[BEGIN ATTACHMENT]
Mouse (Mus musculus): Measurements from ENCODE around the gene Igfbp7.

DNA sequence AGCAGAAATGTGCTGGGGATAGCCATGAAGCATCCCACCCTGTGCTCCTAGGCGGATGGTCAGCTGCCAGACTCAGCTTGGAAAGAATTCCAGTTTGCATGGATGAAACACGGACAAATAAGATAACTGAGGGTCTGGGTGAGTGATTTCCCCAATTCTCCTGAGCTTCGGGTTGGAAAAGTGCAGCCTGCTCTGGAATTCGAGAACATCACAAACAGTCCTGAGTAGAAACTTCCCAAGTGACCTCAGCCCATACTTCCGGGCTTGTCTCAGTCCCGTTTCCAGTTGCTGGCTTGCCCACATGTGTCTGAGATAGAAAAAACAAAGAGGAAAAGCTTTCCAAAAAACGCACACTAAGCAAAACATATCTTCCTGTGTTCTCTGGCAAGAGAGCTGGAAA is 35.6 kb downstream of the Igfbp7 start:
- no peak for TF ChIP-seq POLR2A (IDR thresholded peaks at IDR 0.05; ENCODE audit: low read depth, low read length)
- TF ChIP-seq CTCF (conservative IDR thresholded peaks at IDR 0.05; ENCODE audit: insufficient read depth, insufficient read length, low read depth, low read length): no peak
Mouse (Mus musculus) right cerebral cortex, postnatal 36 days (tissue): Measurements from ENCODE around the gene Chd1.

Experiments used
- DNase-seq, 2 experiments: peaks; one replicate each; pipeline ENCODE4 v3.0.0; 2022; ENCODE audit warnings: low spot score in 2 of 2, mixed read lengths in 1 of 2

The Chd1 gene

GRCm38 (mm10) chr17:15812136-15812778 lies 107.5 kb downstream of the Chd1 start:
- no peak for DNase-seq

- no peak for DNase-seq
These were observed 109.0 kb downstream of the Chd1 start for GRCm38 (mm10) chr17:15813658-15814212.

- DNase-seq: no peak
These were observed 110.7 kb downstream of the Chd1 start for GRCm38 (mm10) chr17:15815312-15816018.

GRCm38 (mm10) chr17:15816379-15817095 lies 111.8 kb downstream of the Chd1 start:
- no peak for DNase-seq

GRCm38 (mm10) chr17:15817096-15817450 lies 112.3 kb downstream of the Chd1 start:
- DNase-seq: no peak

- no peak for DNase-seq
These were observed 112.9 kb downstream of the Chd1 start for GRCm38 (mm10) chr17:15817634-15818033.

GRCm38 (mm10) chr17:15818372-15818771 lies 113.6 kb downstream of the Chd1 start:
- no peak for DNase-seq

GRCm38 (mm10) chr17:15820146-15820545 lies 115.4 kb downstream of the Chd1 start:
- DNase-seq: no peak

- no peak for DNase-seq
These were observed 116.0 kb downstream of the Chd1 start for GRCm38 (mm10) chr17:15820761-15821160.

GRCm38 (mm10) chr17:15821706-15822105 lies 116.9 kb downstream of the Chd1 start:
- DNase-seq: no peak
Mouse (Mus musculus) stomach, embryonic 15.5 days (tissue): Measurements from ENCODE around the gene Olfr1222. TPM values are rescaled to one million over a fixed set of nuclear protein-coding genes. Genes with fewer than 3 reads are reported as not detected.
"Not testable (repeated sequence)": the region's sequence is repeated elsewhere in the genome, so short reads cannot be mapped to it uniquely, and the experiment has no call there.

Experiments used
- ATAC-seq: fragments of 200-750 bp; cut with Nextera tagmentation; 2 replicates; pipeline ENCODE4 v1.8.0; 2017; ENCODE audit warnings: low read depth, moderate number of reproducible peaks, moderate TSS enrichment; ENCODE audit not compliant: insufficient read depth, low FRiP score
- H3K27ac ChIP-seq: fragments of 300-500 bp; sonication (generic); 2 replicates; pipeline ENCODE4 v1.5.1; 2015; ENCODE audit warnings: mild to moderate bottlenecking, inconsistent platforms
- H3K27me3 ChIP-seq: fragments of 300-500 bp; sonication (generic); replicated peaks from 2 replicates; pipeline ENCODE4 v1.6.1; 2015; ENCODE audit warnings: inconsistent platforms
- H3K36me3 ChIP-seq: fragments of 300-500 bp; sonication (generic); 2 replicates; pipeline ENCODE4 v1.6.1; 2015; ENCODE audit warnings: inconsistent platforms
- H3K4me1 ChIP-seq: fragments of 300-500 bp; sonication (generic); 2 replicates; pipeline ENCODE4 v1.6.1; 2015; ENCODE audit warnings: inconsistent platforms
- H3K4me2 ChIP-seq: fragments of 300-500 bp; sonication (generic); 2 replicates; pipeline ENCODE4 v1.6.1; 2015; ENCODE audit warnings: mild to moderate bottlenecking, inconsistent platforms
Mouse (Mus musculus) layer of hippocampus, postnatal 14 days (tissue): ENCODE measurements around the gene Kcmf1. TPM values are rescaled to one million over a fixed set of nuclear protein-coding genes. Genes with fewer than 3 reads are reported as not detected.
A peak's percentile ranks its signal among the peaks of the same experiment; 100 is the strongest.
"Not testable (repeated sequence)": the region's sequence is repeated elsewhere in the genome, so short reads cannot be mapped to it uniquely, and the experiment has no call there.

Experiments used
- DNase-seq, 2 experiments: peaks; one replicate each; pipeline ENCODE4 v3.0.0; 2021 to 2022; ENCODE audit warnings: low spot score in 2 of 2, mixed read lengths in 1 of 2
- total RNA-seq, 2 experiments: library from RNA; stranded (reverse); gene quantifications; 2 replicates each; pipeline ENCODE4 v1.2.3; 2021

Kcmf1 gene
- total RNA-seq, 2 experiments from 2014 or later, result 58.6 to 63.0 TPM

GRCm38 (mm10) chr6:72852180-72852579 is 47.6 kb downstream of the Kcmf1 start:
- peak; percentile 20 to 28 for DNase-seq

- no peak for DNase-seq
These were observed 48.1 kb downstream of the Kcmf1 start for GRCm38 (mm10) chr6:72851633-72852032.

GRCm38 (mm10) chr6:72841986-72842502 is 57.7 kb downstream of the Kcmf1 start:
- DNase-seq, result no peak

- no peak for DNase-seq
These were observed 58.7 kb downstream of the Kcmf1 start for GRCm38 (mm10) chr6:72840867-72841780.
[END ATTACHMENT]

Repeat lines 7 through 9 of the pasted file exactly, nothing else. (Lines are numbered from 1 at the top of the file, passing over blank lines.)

- DNase-seq, 2 experiments: peaks; one replicate each; pipeline ENCODE4 v3.0.0; 2022; ENCODE audit warnings: low spot score in 2 of 2, mixed read lengths in 1 of 2

The Chd1 gene

GRCm38 (mm10) chr17:15812136-15812778 lies 107.5 kb downstream of the Chd1 start: